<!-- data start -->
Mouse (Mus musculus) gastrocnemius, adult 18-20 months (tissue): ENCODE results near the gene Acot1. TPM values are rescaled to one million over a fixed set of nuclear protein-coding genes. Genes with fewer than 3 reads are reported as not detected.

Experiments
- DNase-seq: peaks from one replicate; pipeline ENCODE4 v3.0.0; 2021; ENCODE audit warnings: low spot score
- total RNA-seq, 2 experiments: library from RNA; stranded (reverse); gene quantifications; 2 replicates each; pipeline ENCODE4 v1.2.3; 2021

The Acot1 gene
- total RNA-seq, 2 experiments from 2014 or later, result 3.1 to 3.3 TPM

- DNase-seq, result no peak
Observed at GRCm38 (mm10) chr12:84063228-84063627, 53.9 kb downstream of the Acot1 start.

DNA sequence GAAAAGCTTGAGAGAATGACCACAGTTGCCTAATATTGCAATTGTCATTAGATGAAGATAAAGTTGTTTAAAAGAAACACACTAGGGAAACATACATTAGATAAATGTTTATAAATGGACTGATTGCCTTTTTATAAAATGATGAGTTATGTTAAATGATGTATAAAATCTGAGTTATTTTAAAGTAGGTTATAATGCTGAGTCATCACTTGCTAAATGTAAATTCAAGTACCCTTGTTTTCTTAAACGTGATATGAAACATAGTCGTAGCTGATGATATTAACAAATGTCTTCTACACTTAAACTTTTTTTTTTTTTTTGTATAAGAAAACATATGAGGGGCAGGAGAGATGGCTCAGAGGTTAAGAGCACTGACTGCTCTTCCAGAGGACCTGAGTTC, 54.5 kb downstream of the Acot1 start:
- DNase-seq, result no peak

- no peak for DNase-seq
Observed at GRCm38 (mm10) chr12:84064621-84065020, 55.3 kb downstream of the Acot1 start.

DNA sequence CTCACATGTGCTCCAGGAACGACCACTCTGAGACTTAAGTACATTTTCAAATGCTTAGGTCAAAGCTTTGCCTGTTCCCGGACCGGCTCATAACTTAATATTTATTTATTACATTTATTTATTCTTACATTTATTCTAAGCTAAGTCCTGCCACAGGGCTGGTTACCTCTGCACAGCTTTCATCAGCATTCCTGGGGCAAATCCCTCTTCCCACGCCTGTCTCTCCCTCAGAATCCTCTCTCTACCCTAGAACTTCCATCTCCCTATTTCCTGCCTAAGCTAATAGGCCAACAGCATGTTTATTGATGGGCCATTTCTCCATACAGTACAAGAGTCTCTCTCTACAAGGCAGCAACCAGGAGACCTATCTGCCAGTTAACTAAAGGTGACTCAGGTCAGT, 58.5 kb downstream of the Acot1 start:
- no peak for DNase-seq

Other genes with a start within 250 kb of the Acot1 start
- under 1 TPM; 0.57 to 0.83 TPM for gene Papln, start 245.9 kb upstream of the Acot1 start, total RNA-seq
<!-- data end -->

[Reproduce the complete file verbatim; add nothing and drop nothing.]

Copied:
Mouse (Mus musculus) gastrocnemius, adult 18-20 months (tissue): ENCODE results near the gene Acot1. TPM values are rescaled to one million over a fixed set of nuclear protein-coding genes. Genes with fewer than 3 reads are reported as not detected.

Experiments
- DNase-seq: peaks from one replicate; pipeline ENCODE4 v3.0.0; 2021; ENCODE audit warnings: low spot score
- total RNA-seq, 2 experiments: library from RNA; stranded (reverse); gene quantifications; 2 replicates each; pipeline ENCODE4 v1.2.3; 2021

The Acot1 gene
- total RNA-seq, 2 experiments from 2014 or later, result 3.1 to 3.3 TPM

- DNase-seq, result no peak
Observed at GRCm38 (mm10) chr12:84063228-84063627, 53.9 kb downstream of the Acot1 start.

DNA sequence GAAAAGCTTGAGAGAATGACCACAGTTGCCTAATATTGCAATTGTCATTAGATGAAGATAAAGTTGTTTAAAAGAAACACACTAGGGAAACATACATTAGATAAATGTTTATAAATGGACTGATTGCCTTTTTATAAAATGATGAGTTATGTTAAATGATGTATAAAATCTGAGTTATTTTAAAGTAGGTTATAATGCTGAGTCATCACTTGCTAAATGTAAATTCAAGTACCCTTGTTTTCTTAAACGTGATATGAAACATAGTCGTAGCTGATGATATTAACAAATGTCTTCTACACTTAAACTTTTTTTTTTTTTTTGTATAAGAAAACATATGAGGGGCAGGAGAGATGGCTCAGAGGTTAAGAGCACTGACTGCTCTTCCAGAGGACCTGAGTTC, 54.5 kb downstream of the Acot1 start:
- DNase-seq, result no peak

- no peak for DNase-seq
Observed at GRCm38 (mm10) chr12:84064621-84065020, 55.3 kb downstream of the Acot1 start.

DNA sequence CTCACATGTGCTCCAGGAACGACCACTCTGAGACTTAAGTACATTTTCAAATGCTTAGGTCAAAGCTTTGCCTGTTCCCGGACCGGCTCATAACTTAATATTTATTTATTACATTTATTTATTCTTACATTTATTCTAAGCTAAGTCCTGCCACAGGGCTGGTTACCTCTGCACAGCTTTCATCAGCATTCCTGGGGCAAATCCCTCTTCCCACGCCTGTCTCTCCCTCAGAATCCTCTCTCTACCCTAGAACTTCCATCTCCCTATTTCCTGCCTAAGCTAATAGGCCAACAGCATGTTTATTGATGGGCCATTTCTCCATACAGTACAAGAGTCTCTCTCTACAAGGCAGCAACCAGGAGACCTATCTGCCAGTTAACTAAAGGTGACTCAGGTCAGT, 58.5 kb downstream of the Acot1 start:
- no peak for DNase-seq

Other genes with a start within 250 kb of the Acot1 start
- under 1 TPM; 0.57 to 0.83 TPM for gene Papln, start 245.9 kb upstream of the Acot1 start, total RNA-seq